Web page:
With the bitter cold and now 8 inches of snow, I was really surprised to see that three more went down this past week…three that meant more to me than most of what remains. Two were on Brumley, and the other one was at the intersection of WW and Brumley. Their owners were my neighbors who bought girl scout cookies from me, who waved at me a few times as I rode my bike up and down the street, and the site of one of the most embarrassing moments of my life. Sure I didn’t know their owners well and I would not recognize any of them today, but I knew their faces from my past. Only one house now remains on Brumley, the one directly across from where mine was.
#45 to go was 12615 Brumley on December 17th. I can remember an older family living in this cute, always perfect quintessential Carrollton home. Nice brickwork, pretty landscaping, beautiful tall trees, it was once someone’s little dream. Like those sweetly manicured bushes, that brick and blue-sided dream was ripped away by a five-foot claw and tossed unceremoniously into an unknown landfill on a bleakly cold, wet and windy day. As a side note, this house actually had the exact floor plan as mine, only in reverse. Only one house with a layout like mine remains in the area.
#44, also on Brumley, destroyed on that same day. 12618 was almost directly across the street from the aforementioned home. I have a rather amusing event associated with this house, one of those embarrassing moments we never forget. When I was 9, it was my chore to walk the dog around the block each day after school. On the day of the last stroll Odie and I would ever take on my side of the street, our Dare officer came to school to tell us about the dangers of drugs. Basically, all I remembered him telling us was that if you see someone smoking out of a tube or scratching at a shiny surface using a razor, run and tell someone. Well, it was out in front of this very house that I saw a young adult leaning on the hood of his car and (gasp) using a razor!! I SCREAMED like, well, a little girl and it startled the guy silly. After an awkward moment of silence once the screaming commenced, I ran full-tilt home. As a good little DARE-programmed 9 year old, I told my parents the guy was “doing the cocaine!” My mom roared with laughter, and explained to me that a) he was probably adding detail-striping to his car and b) if he was doing drugs he certainly wouldn’t be doing them in broad daylight in front of 9 year olds walking labradors. So when I sold girl scout cookies, I avoided this house out of embarrassment and went across the street instead. The people across the street bought plenty from me anyway. I find it oddly fitting that both these houses went down on the same day.
#43 was started on December 19th, and finished on Thursday the 20th. 12632 Woodford Way was a wonderful little yellow house at the top of Brumley, set on a slope as if it wished to be some grand manor. I remember seeing the older occupants tending to their gardens of bamboo and greenery, leaving yellow bottles of Preen at the side of the house to fight off rogue dandelion invaders . When they were not tending to their yard, the were equally tending to their lawn-chairs, lazily watching passer-bys, gloried by their retirements. They were still there a whole year after my mom left, still tending to the yard, still sitting on the lawn chairs. It was June when I first saw their chairs were gone… and so they must be also. There was a certain comfort in seeing them every time I drove by. It seemed as long as they were there, Carrollton was safe and normal, no matter how patched the landscape had become. It was one day in July, when I saw their siding ripped open and windows broken, that I lost the fondness and comfort of the area and started paying more attention to what was happening behind my back with every venture.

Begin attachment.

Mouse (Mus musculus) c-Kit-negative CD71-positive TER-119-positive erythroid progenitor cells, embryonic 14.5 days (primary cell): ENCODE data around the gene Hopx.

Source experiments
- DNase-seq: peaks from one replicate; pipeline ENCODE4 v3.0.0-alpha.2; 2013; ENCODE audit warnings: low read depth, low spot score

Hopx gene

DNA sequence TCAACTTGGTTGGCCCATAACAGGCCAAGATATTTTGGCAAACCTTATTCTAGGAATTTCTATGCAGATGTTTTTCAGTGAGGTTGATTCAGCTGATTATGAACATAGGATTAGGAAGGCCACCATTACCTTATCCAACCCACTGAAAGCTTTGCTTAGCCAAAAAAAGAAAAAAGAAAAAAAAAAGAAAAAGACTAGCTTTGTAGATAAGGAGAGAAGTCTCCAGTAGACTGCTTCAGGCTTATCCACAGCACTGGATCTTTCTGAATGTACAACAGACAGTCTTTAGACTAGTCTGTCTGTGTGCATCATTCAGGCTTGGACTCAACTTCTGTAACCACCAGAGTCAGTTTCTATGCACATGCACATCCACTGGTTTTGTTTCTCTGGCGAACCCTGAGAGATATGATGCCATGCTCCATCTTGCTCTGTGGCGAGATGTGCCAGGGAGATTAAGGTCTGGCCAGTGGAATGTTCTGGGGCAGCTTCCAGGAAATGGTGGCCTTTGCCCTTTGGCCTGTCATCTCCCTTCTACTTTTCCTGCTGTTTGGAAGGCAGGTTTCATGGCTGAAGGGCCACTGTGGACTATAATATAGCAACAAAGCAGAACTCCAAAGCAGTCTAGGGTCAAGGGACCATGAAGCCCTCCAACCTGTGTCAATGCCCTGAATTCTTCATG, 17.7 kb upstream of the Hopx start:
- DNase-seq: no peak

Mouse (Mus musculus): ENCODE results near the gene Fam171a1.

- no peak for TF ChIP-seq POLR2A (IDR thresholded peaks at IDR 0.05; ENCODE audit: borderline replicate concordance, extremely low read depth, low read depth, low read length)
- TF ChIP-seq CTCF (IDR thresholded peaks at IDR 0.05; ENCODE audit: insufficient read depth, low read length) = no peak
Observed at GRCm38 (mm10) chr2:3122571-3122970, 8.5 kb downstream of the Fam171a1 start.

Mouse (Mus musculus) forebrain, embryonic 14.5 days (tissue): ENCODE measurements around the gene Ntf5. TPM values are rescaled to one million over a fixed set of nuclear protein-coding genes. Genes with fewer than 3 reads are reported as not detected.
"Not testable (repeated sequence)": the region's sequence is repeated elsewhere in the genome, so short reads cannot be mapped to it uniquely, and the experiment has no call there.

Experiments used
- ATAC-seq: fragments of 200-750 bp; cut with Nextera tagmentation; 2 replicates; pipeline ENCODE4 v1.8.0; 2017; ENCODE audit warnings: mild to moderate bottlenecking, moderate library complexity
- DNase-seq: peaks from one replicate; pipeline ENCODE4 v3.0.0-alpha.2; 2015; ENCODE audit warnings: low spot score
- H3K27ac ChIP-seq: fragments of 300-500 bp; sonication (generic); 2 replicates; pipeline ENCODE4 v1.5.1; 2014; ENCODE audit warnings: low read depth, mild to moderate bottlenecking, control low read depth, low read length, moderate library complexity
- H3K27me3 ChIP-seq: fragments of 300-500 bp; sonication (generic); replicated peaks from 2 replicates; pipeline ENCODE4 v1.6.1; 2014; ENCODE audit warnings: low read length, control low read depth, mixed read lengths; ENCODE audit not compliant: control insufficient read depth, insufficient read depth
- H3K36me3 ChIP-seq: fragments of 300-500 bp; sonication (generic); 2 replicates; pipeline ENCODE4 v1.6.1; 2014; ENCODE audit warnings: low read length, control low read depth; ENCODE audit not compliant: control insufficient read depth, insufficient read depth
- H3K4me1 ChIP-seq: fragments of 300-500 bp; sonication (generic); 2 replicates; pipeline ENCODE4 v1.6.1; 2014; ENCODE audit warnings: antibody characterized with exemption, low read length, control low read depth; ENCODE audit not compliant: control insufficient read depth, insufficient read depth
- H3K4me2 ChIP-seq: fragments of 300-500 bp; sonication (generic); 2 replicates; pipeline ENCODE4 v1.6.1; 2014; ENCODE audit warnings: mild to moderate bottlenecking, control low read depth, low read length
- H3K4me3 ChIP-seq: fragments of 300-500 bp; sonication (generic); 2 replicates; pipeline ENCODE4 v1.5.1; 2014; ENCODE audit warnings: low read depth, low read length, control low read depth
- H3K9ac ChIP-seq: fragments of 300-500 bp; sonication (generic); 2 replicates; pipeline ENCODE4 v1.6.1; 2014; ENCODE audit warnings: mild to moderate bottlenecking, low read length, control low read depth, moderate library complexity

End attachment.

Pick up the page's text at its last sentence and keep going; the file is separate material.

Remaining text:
Their house was ravaged quickly, and it was in front of this house that Mike told me that it was the asbestos crews that did the first major damage, peeling back the siding and busting walls in their pursuit of cancer-causing fibers. Of all the houses that I wished did not get major graffiti, it was this one that got two large evil skulls tagged on. Not to say that the other neglected houses did not have people who once deeply cared for them. My affinity for this one was because this house was so close to my own and I saw the people so often. It does kind of worry me to think how sad the couple might have been if they had the chance to drive by and see their place they loved so much trashed so fast in the past few months. Since I knew what they looked like, an image of them sitting in a car in front of the house they loved so much, shaking their heads in disgust is clearer to me than most any other I could imagine.